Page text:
I’m senior software engineer specialized in declarative designs and S.O.L.I.D. and Agile lover.
Yet more code smells? Plenty of!
We see several symptoms and situations that make us doubt the quality of our development.
Let’s look at some possible solutions.
Most of these smells are just hints of something that might be wrong. They are not rigid rules.
Code Smell 36 – Switch/case/elseif/else/if statements
First programming lesson: Control structures. Senior developer lesson: avoid them.
- Too many decisions together
- Duplicated code
- Violation of Open/Closed Principle.
- A new condition should not change the main algorithm.
- Create hierarchies/compose objects following Open closed principle.
- Use State pattern to model transitions.
- Use Strategy Pattern/Method Object to choose for branches.
- Discrete Values
- State transition
- Algorithm choice.
Since there are valid cases for If/else usages, we should not pull the plug and forbid these instructions. We can put a ratio of if statements/other statements as a warning instead.
- Favor composition
- Don’t subclassify attributes.
- Extract behavior to separate objects.
- Use traits (if available).
In languages supporting protected attributes we can avoid them by policy or have a warning of this smell.
Protected attributes are yet another tool we should use carefully. Every decision is a smell, and we should be very careful with attributes and inheritance.
Subclasses shouldn’t always share all characteristics of their parent class but will do so with inheritance. This can make a program’s design less flexible. It also introduces the possibility of calling methods on subclasses that don’t make sense or that cause errors because the methods don’t apply to the subclass.
Code Smell 38 – Abstract Names
Avoid too abstract names. Names should have real world meaning
- Choose meaningful names.
- Find metaphors.
- Avoid words like abstract, base, generic, helper etc.
- Use rules for naming.
We can set up policies and rules warning for certain words like base, abstract, helper, manager, object etc.
Finding names is the last thing we should do on our designs. Unless we have a clear business understanding, good names emerge at the end after defined behavior and protocol boundaries.
There are only two hard things in Computer Science: cache invalidation and naming things.
Code Smell 39 – new Date()
70s first tutorial: getCurrentDate(). Piece of Cake. We are in the 20s Time is global no more
- Fragile Tests
- Timezone Problems
- Use Dependency injection to decouple time source.
We should forbid global functions policies. We need to couple to accidental and pluggable time sources.
Date.today(), Time.now(), and other global system calls are coupling smell.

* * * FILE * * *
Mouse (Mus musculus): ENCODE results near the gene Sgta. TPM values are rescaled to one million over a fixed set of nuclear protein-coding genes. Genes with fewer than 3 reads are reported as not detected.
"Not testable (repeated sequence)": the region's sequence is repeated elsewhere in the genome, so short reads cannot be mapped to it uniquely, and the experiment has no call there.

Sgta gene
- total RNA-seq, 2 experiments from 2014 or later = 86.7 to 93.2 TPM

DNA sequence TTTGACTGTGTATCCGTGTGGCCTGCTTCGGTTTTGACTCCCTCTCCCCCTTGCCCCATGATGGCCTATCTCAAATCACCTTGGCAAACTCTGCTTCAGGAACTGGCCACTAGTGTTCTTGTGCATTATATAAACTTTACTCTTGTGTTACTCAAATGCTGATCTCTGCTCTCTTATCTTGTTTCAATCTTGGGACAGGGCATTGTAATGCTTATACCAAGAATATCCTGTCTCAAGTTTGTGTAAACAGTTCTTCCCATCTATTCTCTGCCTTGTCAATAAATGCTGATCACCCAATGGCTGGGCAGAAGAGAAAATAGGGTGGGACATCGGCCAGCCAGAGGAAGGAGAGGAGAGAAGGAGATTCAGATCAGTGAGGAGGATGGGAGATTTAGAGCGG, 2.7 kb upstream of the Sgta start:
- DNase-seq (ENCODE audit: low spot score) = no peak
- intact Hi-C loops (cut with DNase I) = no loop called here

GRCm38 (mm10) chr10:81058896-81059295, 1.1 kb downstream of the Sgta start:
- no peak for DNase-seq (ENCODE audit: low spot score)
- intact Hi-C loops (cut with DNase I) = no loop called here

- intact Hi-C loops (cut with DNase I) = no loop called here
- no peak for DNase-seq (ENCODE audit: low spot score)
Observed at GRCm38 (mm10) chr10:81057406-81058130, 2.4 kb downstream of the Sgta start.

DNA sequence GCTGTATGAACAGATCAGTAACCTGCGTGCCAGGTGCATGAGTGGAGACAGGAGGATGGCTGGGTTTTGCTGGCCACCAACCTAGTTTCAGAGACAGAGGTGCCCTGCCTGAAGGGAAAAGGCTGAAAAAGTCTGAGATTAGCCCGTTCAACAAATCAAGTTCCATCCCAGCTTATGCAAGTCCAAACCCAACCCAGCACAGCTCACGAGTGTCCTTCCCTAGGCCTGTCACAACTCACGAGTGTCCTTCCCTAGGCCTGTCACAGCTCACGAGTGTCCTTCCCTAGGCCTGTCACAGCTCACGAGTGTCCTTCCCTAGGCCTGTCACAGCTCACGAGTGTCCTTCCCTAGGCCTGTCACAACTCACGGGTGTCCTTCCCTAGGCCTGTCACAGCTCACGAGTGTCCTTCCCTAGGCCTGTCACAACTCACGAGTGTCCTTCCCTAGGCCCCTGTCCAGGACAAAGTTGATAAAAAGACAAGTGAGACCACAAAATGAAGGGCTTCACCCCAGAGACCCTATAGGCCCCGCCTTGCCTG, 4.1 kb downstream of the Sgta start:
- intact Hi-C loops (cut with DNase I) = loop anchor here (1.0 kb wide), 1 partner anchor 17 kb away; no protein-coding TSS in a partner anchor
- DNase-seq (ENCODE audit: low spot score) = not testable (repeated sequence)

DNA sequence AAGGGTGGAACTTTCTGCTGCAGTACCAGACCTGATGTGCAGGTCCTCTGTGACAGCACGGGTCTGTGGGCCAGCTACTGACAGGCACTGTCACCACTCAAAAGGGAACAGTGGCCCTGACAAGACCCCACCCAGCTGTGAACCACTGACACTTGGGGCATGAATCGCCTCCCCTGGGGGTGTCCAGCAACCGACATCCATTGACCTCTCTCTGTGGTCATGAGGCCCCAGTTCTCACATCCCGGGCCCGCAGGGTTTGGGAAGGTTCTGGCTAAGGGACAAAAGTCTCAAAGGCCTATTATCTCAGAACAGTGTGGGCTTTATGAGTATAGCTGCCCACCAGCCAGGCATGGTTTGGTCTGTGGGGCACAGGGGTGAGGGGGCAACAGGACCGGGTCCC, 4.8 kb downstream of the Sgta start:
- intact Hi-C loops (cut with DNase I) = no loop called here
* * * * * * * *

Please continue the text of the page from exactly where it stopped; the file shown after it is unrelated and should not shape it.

Since tests must be in full environmental control. We should easily set up time, moved it back and forth etc.
Date and Time classes should only create immutable instances. It is not their responsibility to give the actual time. This violates Single Responsibility Principle.
The passage of time is always scorned by programmers. This makes objects mutable and designs poor and coupled.
In programming, the hard part isn’t solving problems, but deciding what problems to solve.
Code Smell 40 – DTOs
Data Transfer Objects (DTOs) are widely used, and they ‘solve’ real problems, do they?
- Anemic Object
- Inconsistent Data
- Duplicated logic
- Duplicated structure
- Class Polluting
- Information Hiding Violation
- Code repeated among mutators, accessors, serializers, parsers
- Ripple Effect
- Data integrity
- Transfer anemic data on arrays.
- Use real business objects.
- If we want to transfer partial objects: use proxies or null objects to break the reference graph.
We can use the same anemic object detectors.
We can check for anemic classes with no business object behavior (removing serializes, constructors, mutators etc).
DTOs are a tool and an established practice in some languages. We should use them with care and responsibility.
If we need to disassemble our objects in order to send them away from our realms, we need to be extremely cautioned. Since dismembered objects have no integrity considerations.
His author warns us about its actual abuse.
The best smells are something that’s easy to spot and most of time lead you to really interesting problems. Data classes (classes with all data and no behavior) are good examples of this. You look at them and ask yourself what behavior should be in this class.
Are 40 enough?. When will we stop?
I keep getting more suggestions on twitter, so they won’t be the last!
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